Table of Contents[Hide][Show]
- The History Of Atari Breakout
- The Google Atari Breakout Easter Egg
- How To Play The Google Atari Breakout Game
- Is There A Minecraft Height Limit (And Can You Hack It)?
- Teen Says Razer Gaming Headset Stopped A Stay Bullet From Killing Him
- 12 Things You Probably Didn’t Know About The Leisure Suit Larry Games
- Easy Leisure Suit Larry Walkthrough For Leisure Suit Larry In The Land Of The Lounge Lizards
- The 6 Most Stunning And Jaw-Dropping Bond Girls
- 47 Incredible Statue Of Liberty Trivia Facts That You Should Know
- 10 Stunning Pieces Of James Bond ASCII Art
- 500 Useless Facts And Trivia Questions That You Totally Need To Know
- Steal These 8 Easy Call Of Duty Mobile Tips And Tricks
- Fun Ways To Celebrate Bubble Wrap Appreciation Day Responsibility
Happy 40th-anniversary Breakout! That’s right, 40 years ago this week, Breakout was released to the public (April 13, 1976). If you’re old enough to remember the classic Atari game Breakout, it’s probably an “Oh, crap I’m getting old” moment. And if you have no idea what Breakout is or why it’s important to both the history of modern computing and Apple Computer, then you’ll enjoy reading this blog post about Google’s Atari Breakout Easter Egg.
The History Of Atari Breakout
In 1975, Nolan Bushnell, a game designer at Atari‘s Kee Games, was tasked with turning the popular Pong game concept into a single player game. Project manager Al Alcorn assigned Steve Jobs to design a game prototype. Jobs promised to complete a prototype within 4 days. But Jobs didn’t have any programming or engineering knowledge. So Jobs he convinced his friend Steve Wozniak to create the Breakout prototype for him. The only problem was Wozniak was employed full time at Hewlett-Packard. So every day after working his day job, he would go to Atari and work all night with Jobs on the project. After 4 grueling days/nights, Steve Wozniak and Steve Jobs delivered the prototype for Breakout. This was the first project that the two friends worked on and would pave the way for their future collaborations and co-founding of Apple Computer.
Steve Wozniak‘s work on Breakout inspired his design for the Apple II computer. Instead of building core functionality using hardware, the way he had done in the past for arcade games like Breakout, Wozniak tried using just software. Wozniak was able to successfully use the programming language BASIC to create Little Brick Out, a software clone of Breakout. Steve Wozniak told Byte Magazine in October 2013 that “it was the most satisfying day of my life when I demonstrated Breakout — totally written in BASIC. It seemed like a huge step to me. After designing hardware arcade games, I knew that being able to program them in BASIC was going to change the world.”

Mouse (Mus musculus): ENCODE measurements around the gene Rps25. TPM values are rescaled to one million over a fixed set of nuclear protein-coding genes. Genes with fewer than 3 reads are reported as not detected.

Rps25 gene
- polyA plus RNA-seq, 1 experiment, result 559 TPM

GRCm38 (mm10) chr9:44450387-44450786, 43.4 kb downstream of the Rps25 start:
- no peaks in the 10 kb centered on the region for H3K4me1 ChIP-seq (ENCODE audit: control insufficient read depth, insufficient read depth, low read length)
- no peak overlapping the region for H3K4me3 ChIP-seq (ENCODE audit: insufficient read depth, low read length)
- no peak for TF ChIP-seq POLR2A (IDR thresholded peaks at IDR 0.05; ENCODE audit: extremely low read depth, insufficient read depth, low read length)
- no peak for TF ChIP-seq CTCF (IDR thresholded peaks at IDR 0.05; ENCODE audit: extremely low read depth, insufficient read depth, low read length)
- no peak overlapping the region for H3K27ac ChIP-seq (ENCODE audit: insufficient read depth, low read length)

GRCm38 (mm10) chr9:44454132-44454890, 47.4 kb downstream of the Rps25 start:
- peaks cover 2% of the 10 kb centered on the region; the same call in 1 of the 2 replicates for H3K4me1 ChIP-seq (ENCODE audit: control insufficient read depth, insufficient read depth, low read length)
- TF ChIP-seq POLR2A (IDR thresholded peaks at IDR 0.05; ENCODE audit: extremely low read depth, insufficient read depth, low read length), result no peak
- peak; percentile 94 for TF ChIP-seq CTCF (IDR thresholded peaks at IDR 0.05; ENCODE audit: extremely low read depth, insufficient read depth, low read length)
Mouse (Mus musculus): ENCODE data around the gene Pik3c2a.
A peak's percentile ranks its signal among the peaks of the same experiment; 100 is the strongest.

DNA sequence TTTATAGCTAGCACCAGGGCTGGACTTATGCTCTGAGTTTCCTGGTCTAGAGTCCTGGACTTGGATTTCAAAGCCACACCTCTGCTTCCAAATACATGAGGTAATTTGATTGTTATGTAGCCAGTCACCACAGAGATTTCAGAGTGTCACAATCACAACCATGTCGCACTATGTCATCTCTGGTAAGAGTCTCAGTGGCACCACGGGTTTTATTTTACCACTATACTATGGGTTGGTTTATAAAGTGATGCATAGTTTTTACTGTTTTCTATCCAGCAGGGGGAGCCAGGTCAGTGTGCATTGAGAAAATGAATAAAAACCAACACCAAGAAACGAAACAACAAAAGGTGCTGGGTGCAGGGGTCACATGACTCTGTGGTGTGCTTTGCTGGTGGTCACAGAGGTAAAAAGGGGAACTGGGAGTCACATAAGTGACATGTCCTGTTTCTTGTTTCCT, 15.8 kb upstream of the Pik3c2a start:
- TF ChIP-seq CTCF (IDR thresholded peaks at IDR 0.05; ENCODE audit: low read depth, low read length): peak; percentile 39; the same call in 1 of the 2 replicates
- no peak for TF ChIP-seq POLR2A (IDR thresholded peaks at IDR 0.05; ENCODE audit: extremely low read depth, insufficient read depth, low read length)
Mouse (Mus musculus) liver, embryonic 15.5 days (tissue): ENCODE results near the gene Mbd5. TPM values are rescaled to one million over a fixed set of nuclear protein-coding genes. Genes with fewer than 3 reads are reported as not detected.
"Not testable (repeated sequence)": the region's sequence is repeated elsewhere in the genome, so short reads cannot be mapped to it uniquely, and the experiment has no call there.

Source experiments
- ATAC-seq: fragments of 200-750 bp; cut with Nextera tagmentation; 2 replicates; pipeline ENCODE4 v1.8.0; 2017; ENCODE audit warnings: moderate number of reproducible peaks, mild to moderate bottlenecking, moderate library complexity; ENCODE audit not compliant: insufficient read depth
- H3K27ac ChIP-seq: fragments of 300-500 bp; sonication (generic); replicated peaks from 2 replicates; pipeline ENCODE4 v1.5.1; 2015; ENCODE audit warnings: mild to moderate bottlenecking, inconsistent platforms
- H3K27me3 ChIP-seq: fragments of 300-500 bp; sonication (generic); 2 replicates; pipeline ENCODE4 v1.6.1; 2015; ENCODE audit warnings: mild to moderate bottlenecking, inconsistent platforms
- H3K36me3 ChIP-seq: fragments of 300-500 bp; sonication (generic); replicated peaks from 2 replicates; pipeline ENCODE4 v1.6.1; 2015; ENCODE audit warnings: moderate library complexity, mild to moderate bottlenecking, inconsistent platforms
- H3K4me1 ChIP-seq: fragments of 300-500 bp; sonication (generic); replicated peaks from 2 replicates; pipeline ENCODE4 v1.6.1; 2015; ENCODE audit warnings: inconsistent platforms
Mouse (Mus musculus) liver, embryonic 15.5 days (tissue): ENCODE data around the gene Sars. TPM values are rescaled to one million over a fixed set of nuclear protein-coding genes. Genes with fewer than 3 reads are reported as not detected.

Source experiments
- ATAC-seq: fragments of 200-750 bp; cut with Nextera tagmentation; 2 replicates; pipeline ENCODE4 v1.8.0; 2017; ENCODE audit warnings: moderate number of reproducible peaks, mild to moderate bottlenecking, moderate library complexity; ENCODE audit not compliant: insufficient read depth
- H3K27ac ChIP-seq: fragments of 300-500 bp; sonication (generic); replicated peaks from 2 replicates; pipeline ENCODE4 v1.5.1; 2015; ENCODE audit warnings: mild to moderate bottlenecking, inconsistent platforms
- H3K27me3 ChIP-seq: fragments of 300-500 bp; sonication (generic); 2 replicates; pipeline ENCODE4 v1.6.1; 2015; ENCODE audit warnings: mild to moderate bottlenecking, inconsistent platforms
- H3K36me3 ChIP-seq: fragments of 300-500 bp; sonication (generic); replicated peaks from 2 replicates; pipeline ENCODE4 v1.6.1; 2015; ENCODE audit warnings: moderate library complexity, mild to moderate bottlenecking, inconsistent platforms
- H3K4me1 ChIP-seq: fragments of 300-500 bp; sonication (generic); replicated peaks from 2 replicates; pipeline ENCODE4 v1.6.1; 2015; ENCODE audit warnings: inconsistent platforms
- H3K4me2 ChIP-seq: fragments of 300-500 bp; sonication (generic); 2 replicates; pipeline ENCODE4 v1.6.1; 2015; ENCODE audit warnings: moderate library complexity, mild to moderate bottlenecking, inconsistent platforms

The Google Atari Breakout Easter Egg
As a homage to Breakout, Google created an Easter Egg hidden within Google’s Image Search. To access the Easter Egg, just do a Google Image search for “Atari Breakout.” Your web browser will be instantly transformed into the classic arcade Breakout complete with colored bricks and sound effects.
If it doesn’t work with your web browser, then try switching to Google Chrome.
The only difference between the original and Google’s version is the colored bricks. In Google’s version, the colored bricks are “screen grabs” your image search results.
How To Play The Google Atari Breakout Game
To play, just use the directional arrows on your keypad to move left or right or your mouse. After you clear a level, a random image search will refresh your screen with bricks.
Newer Versions Of Atari Breakout On Other Platforms
Atari has continuously updated Breakout the past 40 years. You can find versions of Breakout on practically every gaming platform from the web, Mac, PC, console, Android, and iOS. Various links are below if you are interested. Enjoy your classic gaming experience and please share your high score below in the comments!
- Breakout®: Boost – Atari (iOS)
- Breakout: Google Search Easter Egg (web)
- Atari’s Greatest Hits (Android)
- Brick Quest 2 (PC)
- Brick Quest 2 (Mac)
Frank Wilson is a retired teacher with over 30 years of combined experience in the education, small business technology, and real estate business. He now blogs as a hobby and spends most days tinkering with old computers. Wilson is passionate about tech, enjoys fishing, and loves drinking beer.